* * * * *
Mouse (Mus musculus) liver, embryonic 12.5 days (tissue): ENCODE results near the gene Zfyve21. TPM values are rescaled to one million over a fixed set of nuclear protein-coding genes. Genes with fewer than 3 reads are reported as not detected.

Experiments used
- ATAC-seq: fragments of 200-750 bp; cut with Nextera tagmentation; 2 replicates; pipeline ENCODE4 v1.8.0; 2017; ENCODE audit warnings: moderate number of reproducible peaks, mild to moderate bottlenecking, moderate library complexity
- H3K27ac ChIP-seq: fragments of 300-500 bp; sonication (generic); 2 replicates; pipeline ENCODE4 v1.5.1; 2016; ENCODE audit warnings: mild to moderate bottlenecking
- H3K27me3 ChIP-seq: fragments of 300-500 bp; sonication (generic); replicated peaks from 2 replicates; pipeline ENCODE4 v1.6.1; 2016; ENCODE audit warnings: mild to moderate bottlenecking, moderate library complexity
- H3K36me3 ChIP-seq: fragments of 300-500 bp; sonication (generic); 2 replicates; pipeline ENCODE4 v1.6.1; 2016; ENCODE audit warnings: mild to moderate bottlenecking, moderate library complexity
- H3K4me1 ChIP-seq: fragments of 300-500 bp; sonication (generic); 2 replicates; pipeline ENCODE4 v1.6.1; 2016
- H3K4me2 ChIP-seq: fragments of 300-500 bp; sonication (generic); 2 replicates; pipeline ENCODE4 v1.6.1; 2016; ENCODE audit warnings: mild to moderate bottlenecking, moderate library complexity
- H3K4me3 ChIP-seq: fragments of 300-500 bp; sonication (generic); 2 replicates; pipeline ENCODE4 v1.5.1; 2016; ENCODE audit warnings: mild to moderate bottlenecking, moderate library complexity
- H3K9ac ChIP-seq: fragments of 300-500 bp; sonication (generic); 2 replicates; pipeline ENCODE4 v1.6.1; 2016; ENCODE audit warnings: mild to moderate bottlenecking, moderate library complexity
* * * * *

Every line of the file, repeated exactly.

Mouse (Mus musculus) liver, embryonic 12.5 days (tissue): ENCODE results near the gene Zfyve21. TPM values are rescaled to one million over a fixed set of nuclear protein-coding genes. Genes with fewer than 3 reads are reported as not detected.

Experiments used
- ATAC-seq: fragments of 200-750 bp; cut with Nextera tagmentation; 2 replicates; pipeline ENCODE4 v1.8.0; 2017; ENCODE audit warnings: moderate number of reproducible peaks, mild to moderate bottlenecking, moderate library complexity
- H3K27ac ChIP-seq: fragments of 300-500 bp; sonication (generic); 2 replicates; pipeline ENCODE4 v1.5.1; 2016; ENCODE audit warnings: mild to moderate bottlenecking
- H3K27me3 ChIP-seq: fragments of 300-500 bp; sonication (generic); replicated peaks from 2 replicates; pipeline ENCODE4 v1.6.1; 2016; ENCODE audit warnings: mild to moderate bottlenecking, moderate library complexity
- H3K36me3 ChIP-seq: fragments of 300-500 bp; sonication (generic); 2 replicates; pipeline ENCODE4 v1.6.1; 2016; ENCODE audit warnings: mild to moderate bottlenecking, moderate library complexity
- H3K4me1 ChIP-seq: fragments of 300-500 bp; sonication (generic); 2 replicates; pipeline ENCODE4 v1.6.1; 2016
- H3K4me2 ChIP-seq: fragments of 300-500 bp; sonication (generic); 2 replicates; pipeline ENCODE4 v1.6.1; 2016; ENCODE audit warnings: mild to moderate bottlenecking, moderate library complexity
- H3K4me3 ChIP-seq: fragments of 300-500 bp; sonication (generic); 2 replicates; pipeline ENCODE4 v1.5.1; 2016; ENCODE audit warnings: mild to moderate bottlenecking, moderate library complexity
- H3K9ac ChIP-seq: fragments of 300-500 bp; sonication (generic); 2 replicates; pipeline ENCODE4 v1.6.1; 2016; ENCODE audit warnings: mild to moderate bottlenecking, moderate library complexity